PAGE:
In Edward Jones v. Voldeng, 2012 BCCA 295 (“Voldeng”), the British Columbia Court of Appeal considered the test for granting an interlocutory injunction in the context of a restrictive covenant prohibiting solicitation contained in the employment contract of an investment advisor. The Court made several notable remarks regarding the irreparable harm and balance of convenience elements of the test for granting an interlocutory injunction.
Randy Voldeng, an investment advisor, worked at Edward Jones, a national brokerage firm. The employment agreement contained a restrictive covenant that prevented Mr. Voldeng from soliciting sales from any client of Edward Jones after his employment relationship with Edward Jones ended.
Ultimately, Mr. Voldeng left his employment with Edward Jones and commenced employment with a competing brokerage firm. Shortly after leaving Edward Jones, Mr. Voldeng contacted a number of Edward Jones’ clients and allegedly encouraged them to transfer their accounts to the competing brokerage firm.
Edward Jones commenced an action and sought an interlocutory injunction restraining Mr. Voldeng from making further solicitations.
In order to obtain an interlocutory injunction, an applicant must establish that:
- there is a serious question to be tried;
- the applicant will suffer irreparable harm if the injunction is not granted; and
- the balance of convenience favours granting the injunction.
The lower court held that Edward Jones had established these three elements. Accordingly, the lower court granted an interlocutory injunction.
The key issues on appeal were whether there was evidence of irreparable harm and whether the balance of convenience favoured granting the injunction. There was no dispute that there was a serious question to be tried.
Mr. Justice Chiasson, writing for the Court, began by describing two types of irreparable harm:
- harm that cannot be quantified in monetary terms, such as permanent market loss or irrevocable damage to business reputation; and
- harm that cannot be compensated because, for example, an award of damages will not be collectible.
The lower court accepted that the facts gave rise to the first type of irreparable harm. It held that damages were not an adequate remedy for the alleged breach of the non-solicitation covenant because it would be extremely difficult to separate damages for loss of business caused by the breach from those resulting in fair competition.
The Court disagreed. In its view, “the damages that flow from a violation of a non-solicitation covenant in the employment contract of an investment advisor generally are calculable”. This is because the industry is regulated in a manner such that the “value of the portfolio of a departing client is known, as is the return to the brokerage firm of managing the portfolio.”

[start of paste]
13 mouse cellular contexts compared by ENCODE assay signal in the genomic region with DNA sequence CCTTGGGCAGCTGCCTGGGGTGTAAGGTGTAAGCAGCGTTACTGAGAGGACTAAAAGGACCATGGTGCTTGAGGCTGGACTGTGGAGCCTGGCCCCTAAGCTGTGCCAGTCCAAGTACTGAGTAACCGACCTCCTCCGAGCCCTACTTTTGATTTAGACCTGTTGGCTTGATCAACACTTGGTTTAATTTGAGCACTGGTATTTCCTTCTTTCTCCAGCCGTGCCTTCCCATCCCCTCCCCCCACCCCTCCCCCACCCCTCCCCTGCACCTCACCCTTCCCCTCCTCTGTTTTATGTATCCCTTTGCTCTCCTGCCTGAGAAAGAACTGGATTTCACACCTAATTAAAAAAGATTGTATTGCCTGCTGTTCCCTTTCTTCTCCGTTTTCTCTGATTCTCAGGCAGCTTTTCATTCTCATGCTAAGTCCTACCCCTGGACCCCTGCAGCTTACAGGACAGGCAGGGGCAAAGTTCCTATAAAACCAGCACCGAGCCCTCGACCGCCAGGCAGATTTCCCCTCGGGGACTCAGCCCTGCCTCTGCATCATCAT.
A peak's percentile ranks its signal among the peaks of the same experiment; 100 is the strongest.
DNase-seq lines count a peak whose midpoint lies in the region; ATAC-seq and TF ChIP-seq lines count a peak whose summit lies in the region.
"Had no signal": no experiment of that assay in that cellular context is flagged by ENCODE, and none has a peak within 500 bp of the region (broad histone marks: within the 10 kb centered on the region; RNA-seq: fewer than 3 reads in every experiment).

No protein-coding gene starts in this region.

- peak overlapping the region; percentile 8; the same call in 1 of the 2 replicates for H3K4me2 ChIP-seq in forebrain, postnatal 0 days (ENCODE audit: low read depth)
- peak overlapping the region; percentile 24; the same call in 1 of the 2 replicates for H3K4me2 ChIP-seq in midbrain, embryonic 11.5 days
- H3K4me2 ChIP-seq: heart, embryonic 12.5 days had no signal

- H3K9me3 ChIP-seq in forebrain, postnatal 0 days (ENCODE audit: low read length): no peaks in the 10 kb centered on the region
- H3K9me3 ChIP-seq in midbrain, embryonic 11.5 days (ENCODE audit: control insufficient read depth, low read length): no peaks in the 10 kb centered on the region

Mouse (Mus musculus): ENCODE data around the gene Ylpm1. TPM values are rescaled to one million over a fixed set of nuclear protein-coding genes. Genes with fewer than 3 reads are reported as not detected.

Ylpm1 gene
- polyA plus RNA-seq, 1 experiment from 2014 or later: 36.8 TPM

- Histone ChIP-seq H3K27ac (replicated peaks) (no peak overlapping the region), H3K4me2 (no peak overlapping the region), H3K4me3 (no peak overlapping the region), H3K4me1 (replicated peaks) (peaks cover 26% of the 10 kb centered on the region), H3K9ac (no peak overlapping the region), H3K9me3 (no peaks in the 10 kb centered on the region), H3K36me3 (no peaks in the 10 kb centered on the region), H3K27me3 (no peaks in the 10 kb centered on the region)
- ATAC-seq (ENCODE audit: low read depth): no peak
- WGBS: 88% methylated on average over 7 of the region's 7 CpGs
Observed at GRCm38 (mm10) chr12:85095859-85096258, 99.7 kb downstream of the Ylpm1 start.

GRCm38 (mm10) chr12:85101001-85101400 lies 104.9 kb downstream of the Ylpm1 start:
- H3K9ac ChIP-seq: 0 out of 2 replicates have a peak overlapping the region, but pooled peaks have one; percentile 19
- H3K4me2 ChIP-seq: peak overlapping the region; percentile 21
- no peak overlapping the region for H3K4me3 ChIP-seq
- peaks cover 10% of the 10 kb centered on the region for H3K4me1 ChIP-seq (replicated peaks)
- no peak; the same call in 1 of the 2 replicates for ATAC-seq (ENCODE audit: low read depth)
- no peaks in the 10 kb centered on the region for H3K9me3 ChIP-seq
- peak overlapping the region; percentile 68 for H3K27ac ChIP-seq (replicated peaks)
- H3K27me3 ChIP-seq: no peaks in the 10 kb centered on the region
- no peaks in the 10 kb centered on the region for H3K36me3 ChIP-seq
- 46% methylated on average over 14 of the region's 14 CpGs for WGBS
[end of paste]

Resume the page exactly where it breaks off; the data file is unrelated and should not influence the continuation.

In the case at bar, the evidence was clear that Mr. Voldeng had received instructions to transfer client accounts with an approximate total value of $20.2 million. Accordingly, the potential damages arising out of the alleged solicitation, being calculable, did not constitute irreparable harm.
Turning to the assessment of whether the balance of convenience favoured the granting of an injunction, the Court held that “in the context of a non-solicitation covenant, the interests of an individual investment advisor and his or her clients often tips the balance of convenience in favour of the investment advisor.”
In particular, the Court recognized that the interests of the clients of an investment advisor are a legitimate public policy factor to consider in the balance of convenience analysis. On this point, the Court cited previous decisions which emphasized that “clients should be free to receive information from all competitive sources and to have the ability to decide if they wish to follow a person with whom they have developed an individual trust and confidence regarding investment advice.”
The Court also noted that while the “interests of the clients of investment advisors are a legitimate factor to take into account, [they] should not be considered as unique to that relationship.” Accordingly, “[t]here are many other relationships in which similar interests may be relevant.”
In the course of assessing the balance of convenience, the Court also observed that granting the interlocutory injunction could have caused irreparable harm to Mr. Voldeng “because, if his conduct were found to be proper, it would not be possible to determine which of his clients would have shifted to [the competing brokerage firm] if he had been able to inform them of his contact particulars.”
Based on these factors, the Court concluded that the balance of convenience did not favour the granting of an injunction.
In the result, having determined that the irreparable harm and balance of convenience elements were not met, the Court overturned the lower court’s decision to grant an interlocutory injunction.